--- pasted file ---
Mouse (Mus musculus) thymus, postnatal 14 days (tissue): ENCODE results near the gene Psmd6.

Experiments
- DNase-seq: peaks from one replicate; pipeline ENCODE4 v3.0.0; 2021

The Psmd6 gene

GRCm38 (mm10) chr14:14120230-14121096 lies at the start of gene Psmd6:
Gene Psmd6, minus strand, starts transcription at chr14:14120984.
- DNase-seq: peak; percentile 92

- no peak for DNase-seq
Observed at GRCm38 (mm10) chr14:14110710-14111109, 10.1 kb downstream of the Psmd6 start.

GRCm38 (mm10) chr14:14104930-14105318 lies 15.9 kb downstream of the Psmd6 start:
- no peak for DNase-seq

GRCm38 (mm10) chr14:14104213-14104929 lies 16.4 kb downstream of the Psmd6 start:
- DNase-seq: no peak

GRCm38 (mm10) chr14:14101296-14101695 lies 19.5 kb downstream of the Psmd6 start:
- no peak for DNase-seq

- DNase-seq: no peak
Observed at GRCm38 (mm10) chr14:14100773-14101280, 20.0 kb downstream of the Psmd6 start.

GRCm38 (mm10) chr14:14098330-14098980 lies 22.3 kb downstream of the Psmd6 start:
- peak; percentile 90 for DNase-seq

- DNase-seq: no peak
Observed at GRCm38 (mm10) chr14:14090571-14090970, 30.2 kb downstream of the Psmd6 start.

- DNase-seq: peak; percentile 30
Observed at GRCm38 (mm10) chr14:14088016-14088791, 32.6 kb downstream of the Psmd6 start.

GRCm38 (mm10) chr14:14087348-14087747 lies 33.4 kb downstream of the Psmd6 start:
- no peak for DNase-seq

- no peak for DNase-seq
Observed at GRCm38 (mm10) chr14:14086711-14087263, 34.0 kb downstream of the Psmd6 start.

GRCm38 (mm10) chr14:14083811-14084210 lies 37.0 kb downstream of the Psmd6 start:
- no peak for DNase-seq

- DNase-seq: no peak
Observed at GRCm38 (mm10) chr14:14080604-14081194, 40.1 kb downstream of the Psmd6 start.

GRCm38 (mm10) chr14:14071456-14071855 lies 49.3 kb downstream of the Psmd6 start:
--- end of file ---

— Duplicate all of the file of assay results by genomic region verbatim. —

Mouse (Mus musculus) thymus, postnatal 14 days (tissue): ENCODE results near the gene Psmd6.

Experiments
- DNase-seq: peaks from one replicate; pipeline ENCODE4 v3.0.0; 2021

The Psmd6 gene

GRCm38 (mm10) chr14:14120230-14121096 lies at the start of gene Psmd6:
Gene Psmd6, minus strand, starts transcription at chr14:14120984.
- DNase-seq: peak; percentile 92

- no peak for DNase-seq
Observed at GRCm38 (mm10) chr14:14110710-14111109, 10.1 kb downstream of the Psmd6 start.

GRCm38 (mm10) chr14:14104930-14105318 lies 15.9 kb downstream of the Psmd6 start:
- no peak for DNase-seq

GRCm38 (mm10) chr14:14104213-14104929 lies 16.4 kb downstream of the Psmd6 start:
- DNase-seq: no peak

GRCm38 (mm10) chr14:14101296-14101695 lies 19.5 kb downstream of the Psmd6 start:
- no peak for DNase-seq

- DNase-seq: no peak
Observed at GRCm38 (mm10) chr14:14100773-14101280, 20.0 kb downstream of the Psmd6 start.

GRCm38 (mm10) chr14:14098330-14098980 lies 22.3 kb downstream of the Psmd6 start:
- peak; percentile 90 for DNase-seq

- DNase-seq: no peak
Observed at GRCm38 (mm10) chr14:14090571-14090970, 30.2 kb downstream of the Psmd6 start.

- DNase-seq: peak; percentile 30
Observed at GRCm38 (mm10) chr14:14088016-14088791, 32.6 kb downstream of the Psmd6 start.

GRCm38 (mm10) chr14:14087348-14087747 lies 33.4 kb downstream of the Psmd6 start:
- no peak for DNase-seq

- no peak for DNase-seq
Observed at GRCm38 (mm10) chr14:14086711-14087263, 34.0 kb downstream of the Psmd6 start.

GRCm38 (mm10) chr14:14083811-14084210 lies 37.0 kb downstream of the Psmd6 start:
- no peak for DNase-seq

- DNase-seq: no peak
Observed at GRCm38 (mm10) chr14:14080604-14081194, 40.1 kb downstream of the Psmd6 start.

GRCm38 (mm10) chr14:14071456-14071855 lies 49.3 kb downstream of the Psmd6 start: